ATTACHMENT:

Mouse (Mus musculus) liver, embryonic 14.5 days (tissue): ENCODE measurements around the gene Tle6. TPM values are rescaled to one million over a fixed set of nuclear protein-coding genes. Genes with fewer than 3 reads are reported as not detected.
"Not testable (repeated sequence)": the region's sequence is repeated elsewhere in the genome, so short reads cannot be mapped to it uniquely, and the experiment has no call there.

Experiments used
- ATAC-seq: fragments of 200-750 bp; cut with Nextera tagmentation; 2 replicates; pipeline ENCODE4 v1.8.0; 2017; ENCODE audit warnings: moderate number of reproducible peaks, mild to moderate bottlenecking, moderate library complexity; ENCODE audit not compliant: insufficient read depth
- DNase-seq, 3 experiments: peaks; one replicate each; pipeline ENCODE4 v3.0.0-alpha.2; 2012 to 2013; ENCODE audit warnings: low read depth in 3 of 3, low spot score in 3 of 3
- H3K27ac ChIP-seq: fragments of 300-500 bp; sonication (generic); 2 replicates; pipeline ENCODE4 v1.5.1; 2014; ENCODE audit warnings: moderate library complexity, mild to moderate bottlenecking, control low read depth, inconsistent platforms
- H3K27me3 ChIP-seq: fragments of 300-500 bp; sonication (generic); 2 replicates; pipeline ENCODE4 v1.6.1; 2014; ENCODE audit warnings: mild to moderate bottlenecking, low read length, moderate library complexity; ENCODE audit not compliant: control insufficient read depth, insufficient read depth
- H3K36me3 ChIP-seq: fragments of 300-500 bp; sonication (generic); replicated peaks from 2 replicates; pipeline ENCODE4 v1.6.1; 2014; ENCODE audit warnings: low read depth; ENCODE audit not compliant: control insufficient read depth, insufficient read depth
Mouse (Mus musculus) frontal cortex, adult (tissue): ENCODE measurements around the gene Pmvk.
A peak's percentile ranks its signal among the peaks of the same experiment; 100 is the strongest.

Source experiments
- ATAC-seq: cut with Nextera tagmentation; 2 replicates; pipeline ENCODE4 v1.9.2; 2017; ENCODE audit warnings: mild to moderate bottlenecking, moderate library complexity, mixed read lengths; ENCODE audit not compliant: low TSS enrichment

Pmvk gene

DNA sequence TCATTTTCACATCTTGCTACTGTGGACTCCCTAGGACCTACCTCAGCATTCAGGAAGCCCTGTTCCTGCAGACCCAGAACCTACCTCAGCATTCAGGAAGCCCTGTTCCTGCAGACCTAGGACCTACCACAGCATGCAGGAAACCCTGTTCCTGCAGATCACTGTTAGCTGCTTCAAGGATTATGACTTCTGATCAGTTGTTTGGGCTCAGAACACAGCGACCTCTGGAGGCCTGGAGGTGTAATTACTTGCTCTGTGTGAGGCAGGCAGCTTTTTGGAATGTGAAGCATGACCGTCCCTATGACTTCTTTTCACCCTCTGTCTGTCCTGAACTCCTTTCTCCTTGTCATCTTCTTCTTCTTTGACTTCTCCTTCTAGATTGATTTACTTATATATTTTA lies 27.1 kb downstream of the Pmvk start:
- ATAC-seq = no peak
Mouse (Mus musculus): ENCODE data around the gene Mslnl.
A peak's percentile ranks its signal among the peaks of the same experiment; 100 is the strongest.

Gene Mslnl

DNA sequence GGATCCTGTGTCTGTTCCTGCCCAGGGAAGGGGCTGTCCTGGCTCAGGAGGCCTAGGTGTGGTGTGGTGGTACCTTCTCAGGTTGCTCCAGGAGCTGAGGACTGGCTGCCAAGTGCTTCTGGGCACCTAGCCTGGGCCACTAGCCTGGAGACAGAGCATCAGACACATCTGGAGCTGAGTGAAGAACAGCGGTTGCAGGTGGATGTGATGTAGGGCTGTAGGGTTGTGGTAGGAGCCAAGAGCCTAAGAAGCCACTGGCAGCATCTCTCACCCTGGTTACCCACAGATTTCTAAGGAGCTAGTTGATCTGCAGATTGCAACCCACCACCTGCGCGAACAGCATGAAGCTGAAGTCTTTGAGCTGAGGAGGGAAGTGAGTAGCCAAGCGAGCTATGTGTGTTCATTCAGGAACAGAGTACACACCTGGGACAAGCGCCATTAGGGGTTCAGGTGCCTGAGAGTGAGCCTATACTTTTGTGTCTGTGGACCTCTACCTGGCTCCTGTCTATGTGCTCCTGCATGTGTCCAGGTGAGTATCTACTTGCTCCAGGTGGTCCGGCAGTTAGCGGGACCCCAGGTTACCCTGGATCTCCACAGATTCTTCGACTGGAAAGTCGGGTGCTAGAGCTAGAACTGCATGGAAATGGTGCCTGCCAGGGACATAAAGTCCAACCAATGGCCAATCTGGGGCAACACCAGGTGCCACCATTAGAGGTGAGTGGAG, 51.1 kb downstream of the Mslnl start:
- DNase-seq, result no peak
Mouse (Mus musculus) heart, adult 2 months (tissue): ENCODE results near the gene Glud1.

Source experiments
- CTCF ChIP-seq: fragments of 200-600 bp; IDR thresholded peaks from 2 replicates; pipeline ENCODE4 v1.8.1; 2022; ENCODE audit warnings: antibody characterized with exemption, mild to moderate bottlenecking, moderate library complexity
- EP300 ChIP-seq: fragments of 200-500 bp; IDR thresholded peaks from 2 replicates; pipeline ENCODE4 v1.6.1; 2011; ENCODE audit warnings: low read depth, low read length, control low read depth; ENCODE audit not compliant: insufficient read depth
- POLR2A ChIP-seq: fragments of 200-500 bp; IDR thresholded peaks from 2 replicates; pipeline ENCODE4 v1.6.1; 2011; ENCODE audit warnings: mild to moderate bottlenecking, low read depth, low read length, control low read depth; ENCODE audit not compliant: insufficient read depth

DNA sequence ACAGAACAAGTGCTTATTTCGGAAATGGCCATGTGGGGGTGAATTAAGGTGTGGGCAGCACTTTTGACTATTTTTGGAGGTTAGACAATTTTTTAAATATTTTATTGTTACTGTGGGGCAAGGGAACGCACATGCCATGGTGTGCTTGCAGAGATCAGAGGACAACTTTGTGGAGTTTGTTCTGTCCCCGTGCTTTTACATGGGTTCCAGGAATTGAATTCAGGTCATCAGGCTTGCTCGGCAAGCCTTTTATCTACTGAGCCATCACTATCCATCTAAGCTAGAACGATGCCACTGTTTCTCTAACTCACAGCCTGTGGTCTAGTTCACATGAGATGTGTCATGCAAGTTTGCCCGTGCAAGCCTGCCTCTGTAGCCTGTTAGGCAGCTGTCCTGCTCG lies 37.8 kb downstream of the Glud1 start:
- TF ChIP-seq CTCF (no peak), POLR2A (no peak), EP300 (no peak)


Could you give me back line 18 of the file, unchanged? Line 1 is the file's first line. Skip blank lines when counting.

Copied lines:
Gene Mslnl